Wednesday, March 3, 2010


maybe other people don't do this, but when i have an important decision to make, i like to convene what i call my "cabinet." i stole that terminology from the shrink i saw last year (that's another rant for another time), but it's pretty spot-on. i have a small retinue of close friends who fit this label, and i run anything vital past them. i tell them what i think i want to do, then i ask them to weigh in. pros, cons, etc.; it's basically a board of directors for my life.

or it was, anyway. as i get older, it's slowly dawned on me that, while my friends have given me great advice, this is no way to live a fully adult life. first and foremost, they don't always tell the unvarnished truth. on three separate occasions over the last two years, i've had to say, "i asked you this question because i want an honest answer." they were basically undoing the purpose of the questioning and discussion: they were holding back uncomfortable criticisms from me.

nowhere has this been more obvious than in the long and stupid saga of my marriage. apparently, as i blissfully hurtled towards the altar, the people who know me best in this world were talking to each other, and all they could say was how insane i was for doing this. not once, however, did anyone say anything to me. the closest anyone came to questioning me in my rational decision-making skills was my father, and his entire treatise on the matter was something to the effect of "why don't you just shack up?" not exactly a statement that will cause serious reflection.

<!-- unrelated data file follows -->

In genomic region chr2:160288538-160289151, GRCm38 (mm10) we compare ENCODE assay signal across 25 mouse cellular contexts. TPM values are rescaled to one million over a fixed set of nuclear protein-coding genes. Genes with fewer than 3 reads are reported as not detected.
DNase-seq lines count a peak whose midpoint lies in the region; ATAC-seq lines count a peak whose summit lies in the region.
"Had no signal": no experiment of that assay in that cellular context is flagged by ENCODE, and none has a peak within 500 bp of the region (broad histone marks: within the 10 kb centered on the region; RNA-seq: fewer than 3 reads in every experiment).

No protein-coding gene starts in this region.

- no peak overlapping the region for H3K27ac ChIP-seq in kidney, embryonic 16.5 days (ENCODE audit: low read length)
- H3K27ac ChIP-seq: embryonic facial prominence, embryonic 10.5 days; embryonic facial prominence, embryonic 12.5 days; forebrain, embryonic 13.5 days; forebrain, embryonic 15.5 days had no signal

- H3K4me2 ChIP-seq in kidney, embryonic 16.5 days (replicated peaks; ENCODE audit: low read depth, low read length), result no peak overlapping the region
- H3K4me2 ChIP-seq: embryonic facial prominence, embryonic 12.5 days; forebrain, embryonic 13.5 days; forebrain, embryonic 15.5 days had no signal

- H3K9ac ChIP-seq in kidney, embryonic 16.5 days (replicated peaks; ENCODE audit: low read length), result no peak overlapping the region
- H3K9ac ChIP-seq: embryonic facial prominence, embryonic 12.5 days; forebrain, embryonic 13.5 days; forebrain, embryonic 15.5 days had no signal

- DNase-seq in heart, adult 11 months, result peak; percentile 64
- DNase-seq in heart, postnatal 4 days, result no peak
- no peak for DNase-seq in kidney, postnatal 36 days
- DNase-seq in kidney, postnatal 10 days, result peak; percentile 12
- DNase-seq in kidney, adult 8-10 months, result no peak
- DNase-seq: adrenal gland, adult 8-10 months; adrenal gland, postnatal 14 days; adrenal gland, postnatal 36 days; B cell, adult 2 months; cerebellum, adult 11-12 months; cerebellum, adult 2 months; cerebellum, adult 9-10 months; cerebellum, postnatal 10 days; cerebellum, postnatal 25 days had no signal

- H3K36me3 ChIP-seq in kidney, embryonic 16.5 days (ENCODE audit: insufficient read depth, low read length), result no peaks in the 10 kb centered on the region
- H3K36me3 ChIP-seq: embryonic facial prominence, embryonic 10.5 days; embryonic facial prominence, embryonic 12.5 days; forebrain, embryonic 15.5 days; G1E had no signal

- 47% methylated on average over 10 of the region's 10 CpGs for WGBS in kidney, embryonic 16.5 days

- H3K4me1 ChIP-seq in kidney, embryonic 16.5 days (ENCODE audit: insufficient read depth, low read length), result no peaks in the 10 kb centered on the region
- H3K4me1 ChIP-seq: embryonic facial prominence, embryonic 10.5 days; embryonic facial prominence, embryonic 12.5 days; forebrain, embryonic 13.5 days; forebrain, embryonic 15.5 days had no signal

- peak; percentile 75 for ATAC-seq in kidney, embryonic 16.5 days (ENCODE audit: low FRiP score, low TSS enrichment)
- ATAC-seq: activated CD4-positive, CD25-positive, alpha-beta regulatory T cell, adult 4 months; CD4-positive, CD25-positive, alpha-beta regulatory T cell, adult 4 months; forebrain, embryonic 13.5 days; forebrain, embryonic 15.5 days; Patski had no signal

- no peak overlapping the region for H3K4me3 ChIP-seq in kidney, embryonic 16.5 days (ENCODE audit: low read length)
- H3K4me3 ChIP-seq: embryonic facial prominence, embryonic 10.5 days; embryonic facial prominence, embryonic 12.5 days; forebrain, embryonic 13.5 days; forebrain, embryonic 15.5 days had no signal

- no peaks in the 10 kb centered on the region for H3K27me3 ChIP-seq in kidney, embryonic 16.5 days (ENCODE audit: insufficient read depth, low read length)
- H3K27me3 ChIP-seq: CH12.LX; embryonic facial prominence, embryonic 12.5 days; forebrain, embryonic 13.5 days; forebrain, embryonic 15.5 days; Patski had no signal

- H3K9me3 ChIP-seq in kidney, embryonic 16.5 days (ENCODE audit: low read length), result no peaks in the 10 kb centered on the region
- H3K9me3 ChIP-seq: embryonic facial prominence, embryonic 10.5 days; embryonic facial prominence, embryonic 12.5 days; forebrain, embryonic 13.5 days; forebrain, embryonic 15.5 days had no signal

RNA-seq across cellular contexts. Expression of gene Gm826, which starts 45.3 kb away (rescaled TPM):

now, as i stare down the end of this boondoggle, i find out that everyone felt this way. i asked my best friend, "why didn't somebody say something to me?" the response was, "well, would you have listened?" a fair point; i probably wouldn't have. but then again, i don't know about that. i have always trusted so much in what my brilliant friends have said about my life. i can't say for sure that this situation would've been any different. there's no way to know, but i never had the chance to find out.

so these days, i tend to follow the unitary executive model of decision-making. not that i don't trust and love my friends, mind you. they're still wonderful people with interesting perspective, more than willing to support me. but i choose to let them support decisions i make on my own now. they're still on my team, but it's clear now that i am the star.

1 comment:

  1. When I saw my friend Jenn at her rehersal dinner Memorial Day weekend a few years back, she looked like a deer in the headlights of a Peterbilt on a lonely stretch of country road. I thought maybe the best gift I could give her was to drag her out of there. But I didn't. She was married the next day. By July 4 she was separated. By Labor Day they were calling lawyers.

    I later told her this and her response was, "Damnit, you should have. You would have saved me a lot of pain." Yeah, that wsa my fault.

    Two years ago, a couple of months before my best friend walked the green mile, I made sure to ask him if he was sure he was doing the right thing. He said yes, and seems to be doing fine.

    So I'm one for two, but I promised myself to never let another friend walk down the asile without asking them if they were sure.


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